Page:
MasterBuild Africa

The Rebuilding of Great Timbuktu

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Timbuktu
French explorer René-Auguste Caillié’s drawing of Timbuktu, Mali, 1830.

Located at the gateway to the Sahara desert, Timbuktu was designated a UNESCO World Heritage Site in 1988. Following the fight which broke out between government forces and Tuareg (nomadic people living in North Western Africa) rebels, the site suffered heavy ruins.

In 2012, the great city was added to the UNESCO List of World Heritage in Danger. Many of its historic religious monuments and artifacts were said to be idolatrous and were either damaged or destroyed by the rebels.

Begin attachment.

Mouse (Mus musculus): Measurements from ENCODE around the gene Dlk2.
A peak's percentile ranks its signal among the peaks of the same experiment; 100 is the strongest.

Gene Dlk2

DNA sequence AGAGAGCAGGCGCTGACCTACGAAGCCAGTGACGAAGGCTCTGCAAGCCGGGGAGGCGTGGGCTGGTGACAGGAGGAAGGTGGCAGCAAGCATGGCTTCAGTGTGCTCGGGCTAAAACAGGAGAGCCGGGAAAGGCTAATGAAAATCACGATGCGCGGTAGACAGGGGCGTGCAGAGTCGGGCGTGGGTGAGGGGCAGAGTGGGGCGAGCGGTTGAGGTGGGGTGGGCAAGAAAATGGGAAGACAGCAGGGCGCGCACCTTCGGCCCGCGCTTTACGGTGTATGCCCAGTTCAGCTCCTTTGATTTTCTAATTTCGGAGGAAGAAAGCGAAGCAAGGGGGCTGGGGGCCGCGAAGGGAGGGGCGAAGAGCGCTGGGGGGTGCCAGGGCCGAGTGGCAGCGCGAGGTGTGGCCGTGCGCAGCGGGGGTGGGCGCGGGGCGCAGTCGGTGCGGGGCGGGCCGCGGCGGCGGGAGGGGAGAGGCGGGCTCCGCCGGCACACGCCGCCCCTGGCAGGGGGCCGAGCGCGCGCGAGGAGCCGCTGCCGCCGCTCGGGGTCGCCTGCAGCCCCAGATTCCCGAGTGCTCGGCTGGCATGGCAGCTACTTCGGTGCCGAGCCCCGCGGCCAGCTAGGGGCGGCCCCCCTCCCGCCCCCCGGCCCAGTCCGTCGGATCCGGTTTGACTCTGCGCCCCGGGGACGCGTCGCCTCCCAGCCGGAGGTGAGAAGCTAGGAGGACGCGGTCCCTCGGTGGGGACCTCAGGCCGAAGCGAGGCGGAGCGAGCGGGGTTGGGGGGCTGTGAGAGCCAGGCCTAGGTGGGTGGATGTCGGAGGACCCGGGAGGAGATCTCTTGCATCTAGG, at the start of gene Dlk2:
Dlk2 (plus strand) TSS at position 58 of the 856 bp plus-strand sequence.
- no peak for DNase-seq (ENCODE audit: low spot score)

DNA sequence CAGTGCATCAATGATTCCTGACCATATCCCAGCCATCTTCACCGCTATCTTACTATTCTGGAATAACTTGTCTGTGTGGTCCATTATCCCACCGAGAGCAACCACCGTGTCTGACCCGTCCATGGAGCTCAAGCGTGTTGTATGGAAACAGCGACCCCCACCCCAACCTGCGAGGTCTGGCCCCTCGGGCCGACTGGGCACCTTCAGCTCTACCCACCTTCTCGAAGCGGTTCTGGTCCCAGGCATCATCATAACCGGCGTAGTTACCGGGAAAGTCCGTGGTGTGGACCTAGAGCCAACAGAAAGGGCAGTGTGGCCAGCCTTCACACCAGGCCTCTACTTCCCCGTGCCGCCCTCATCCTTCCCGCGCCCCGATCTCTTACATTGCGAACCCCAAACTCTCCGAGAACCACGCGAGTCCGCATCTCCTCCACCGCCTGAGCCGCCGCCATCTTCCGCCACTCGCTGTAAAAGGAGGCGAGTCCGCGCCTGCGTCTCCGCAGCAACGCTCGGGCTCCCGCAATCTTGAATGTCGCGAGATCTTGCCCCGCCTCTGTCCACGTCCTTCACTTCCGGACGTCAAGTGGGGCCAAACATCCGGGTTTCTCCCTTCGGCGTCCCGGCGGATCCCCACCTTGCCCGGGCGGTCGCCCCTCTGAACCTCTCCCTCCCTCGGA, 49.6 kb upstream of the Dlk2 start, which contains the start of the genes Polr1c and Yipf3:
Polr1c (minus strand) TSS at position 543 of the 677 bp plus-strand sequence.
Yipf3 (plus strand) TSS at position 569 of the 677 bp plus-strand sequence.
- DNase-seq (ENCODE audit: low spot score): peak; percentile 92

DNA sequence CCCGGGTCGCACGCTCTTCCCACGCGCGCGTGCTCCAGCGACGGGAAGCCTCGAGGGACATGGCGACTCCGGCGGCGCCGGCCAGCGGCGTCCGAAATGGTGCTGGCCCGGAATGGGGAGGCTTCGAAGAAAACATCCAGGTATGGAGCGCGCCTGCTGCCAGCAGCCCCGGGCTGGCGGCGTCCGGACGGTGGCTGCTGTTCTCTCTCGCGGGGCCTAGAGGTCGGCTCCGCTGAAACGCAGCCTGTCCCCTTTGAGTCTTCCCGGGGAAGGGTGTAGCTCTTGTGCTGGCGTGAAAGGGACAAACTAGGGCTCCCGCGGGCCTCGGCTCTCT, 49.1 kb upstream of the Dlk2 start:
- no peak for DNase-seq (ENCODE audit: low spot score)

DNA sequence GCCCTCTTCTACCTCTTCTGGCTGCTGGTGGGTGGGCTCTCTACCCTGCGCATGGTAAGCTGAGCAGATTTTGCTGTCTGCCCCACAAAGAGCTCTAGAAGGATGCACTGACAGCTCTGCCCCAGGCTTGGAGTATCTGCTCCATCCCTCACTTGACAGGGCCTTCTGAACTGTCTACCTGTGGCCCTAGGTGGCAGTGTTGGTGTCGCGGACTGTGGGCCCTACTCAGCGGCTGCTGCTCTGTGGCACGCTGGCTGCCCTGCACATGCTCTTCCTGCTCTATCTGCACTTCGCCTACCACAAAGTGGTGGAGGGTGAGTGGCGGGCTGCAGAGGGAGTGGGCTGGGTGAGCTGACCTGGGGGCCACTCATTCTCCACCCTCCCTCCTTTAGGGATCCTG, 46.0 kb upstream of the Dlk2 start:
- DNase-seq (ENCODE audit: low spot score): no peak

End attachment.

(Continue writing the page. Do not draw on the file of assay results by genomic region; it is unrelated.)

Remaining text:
However, two of the World Heritage has now been rebuilt through a partnership with local communities. An additional $8 million is needed to finish the rehabilitation of the site and of libraries that could again store hundreds of thousands of Malian manuscripts; of which around $3 million has been gathered by the UN agency through bilateral cooperation.

 

Great Mosque
The Great Mosque (Djinguereber), Timbuktu, Mali.

According to UNESCO, the three mosques and the 16 mausoleums comprising the property are part of the fabled city that was once home to 100 000 inhabitants. The library was constructed by the South African government in an effort to preserve Africa’s heritage and intellectual property.

With the support of UNESCO and the UN Multidimensional Integrated Stabilization Mission in Mali, local masons have laid the first earthen brick to reconstruct two of the mausoleums

 

 

 

culled from britannica

 

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